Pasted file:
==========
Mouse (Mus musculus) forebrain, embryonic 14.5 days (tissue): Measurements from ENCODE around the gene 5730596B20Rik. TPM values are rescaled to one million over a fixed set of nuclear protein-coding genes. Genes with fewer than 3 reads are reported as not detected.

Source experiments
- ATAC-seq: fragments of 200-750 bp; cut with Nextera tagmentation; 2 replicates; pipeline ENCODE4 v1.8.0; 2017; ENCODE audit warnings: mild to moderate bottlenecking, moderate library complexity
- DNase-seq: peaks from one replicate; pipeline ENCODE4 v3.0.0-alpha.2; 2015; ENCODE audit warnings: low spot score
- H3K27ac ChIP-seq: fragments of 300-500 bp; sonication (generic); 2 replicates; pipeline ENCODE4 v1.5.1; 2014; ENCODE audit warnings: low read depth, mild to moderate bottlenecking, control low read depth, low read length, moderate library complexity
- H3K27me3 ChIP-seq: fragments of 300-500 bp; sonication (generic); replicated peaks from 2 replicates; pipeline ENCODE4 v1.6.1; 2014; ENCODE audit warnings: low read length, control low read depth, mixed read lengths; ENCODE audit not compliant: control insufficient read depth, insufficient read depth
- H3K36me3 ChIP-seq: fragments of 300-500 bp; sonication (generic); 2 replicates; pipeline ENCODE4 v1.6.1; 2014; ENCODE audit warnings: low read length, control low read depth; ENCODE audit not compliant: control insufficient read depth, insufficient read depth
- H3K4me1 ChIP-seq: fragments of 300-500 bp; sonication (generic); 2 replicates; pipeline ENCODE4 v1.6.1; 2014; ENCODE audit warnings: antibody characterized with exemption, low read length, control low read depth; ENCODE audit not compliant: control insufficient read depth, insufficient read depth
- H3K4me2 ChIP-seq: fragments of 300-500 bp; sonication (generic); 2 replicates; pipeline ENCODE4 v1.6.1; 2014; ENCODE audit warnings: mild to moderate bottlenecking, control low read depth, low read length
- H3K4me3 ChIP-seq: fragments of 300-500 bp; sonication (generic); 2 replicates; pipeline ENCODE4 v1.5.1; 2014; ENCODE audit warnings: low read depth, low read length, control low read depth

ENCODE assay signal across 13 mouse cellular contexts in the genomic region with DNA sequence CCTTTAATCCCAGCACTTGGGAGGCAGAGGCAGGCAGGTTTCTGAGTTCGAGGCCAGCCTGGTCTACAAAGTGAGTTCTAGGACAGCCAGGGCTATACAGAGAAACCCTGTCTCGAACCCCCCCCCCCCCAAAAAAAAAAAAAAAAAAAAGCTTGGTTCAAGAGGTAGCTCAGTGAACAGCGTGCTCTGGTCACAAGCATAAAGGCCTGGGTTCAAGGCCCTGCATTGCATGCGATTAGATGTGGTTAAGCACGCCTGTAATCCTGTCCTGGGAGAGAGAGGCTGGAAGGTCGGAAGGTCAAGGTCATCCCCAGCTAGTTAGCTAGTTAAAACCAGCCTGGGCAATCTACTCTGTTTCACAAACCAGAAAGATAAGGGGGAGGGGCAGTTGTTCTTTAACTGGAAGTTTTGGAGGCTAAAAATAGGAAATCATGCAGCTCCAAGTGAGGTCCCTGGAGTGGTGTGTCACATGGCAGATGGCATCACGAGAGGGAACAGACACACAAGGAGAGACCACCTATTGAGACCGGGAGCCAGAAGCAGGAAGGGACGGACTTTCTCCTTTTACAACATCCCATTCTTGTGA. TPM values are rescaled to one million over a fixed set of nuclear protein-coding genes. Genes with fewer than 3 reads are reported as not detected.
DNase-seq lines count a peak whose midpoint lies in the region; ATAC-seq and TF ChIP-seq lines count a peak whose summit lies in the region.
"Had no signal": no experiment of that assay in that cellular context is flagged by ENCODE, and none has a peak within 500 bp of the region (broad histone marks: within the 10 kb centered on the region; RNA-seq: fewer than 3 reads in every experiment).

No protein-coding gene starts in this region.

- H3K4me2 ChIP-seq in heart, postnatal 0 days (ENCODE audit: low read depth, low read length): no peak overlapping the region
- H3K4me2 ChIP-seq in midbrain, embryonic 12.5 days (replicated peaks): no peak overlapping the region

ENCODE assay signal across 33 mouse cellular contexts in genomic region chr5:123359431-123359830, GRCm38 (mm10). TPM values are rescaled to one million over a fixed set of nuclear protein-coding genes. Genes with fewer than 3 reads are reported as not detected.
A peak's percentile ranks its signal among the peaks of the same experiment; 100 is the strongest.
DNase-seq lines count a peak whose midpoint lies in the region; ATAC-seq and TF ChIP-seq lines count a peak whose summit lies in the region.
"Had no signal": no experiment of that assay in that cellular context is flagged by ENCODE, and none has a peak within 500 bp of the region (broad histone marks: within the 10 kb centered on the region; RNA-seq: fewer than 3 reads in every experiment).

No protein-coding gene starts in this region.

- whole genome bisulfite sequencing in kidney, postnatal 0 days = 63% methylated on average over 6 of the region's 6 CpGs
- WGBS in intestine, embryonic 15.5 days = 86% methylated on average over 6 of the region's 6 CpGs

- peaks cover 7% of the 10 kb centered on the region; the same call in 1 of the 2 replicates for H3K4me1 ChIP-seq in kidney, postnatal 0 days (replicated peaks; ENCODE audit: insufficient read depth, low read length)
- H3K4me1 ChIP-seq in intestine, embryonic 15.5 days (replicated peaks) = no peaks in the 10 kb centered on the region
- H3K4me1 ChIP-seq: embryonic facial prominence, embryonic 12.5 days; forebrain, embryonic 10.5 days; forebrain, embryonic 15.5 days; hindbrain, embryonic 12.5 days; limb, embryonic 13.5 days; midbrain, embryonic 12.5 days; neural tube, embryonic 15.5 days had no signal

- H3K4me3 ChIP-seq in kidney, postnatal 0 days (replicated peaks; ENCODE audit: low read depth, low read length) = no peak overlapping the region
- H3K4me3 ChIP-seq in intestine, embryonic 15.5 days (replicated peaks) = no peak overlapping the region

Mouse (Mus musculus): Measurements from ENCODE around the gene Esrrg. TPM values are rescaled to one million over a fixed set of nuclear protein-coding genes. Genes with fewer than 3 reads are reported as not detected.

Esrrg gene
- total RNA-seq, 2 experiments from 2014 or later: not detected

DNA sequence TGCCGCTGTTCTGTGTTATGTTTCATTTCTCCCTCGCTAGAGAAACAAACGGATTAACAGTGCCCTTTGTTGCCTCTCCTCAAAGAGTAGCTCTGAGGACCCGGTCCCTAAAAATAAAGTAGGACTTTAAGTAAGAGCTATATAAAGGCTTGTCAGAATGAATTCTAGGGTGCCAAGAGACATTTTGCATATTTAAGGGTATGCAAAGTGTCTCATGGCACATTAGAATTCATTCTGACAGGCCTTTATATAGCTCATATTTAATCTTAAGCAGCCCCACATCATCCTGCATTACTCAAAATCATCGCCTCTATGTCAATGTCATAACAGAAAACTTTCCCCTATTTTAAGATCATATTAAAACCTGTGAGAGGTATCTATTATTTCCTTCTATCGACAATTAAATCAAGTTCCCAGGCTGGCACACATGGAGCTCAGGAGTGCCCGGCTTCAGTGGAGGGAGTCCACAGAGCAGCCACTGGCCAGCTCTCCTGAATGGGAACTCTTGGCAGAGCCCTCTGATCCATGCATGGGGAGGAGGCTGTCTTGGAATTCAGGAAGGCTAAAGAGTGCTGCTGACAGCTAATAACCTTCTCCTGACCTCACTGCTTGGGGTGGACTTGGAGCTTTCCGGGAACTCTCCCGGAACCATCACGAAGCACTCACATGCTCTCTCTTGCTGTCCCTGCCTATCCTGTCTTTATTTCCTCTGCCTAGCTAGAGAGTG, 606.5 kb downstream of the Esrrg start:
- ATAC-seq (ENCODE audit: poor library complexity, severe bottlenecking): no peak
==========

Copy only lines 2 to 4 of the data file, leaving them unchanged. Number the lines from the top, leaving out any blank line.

Source experiments
- ATAC-seq: fragments of 200-750 bp; cut with Nextera tagmentation; 2 replicates; pipeline ENCODE4 v1.8.0; 2017; ENCODE audit warnings: mild to moderate bottlenecking, moderate library complexity
- DNase-seq: peaks from one replicate; pipeline ENCODE4 v3.0.0-alpha.2; 2015; ENCODE audit warnings: low spot score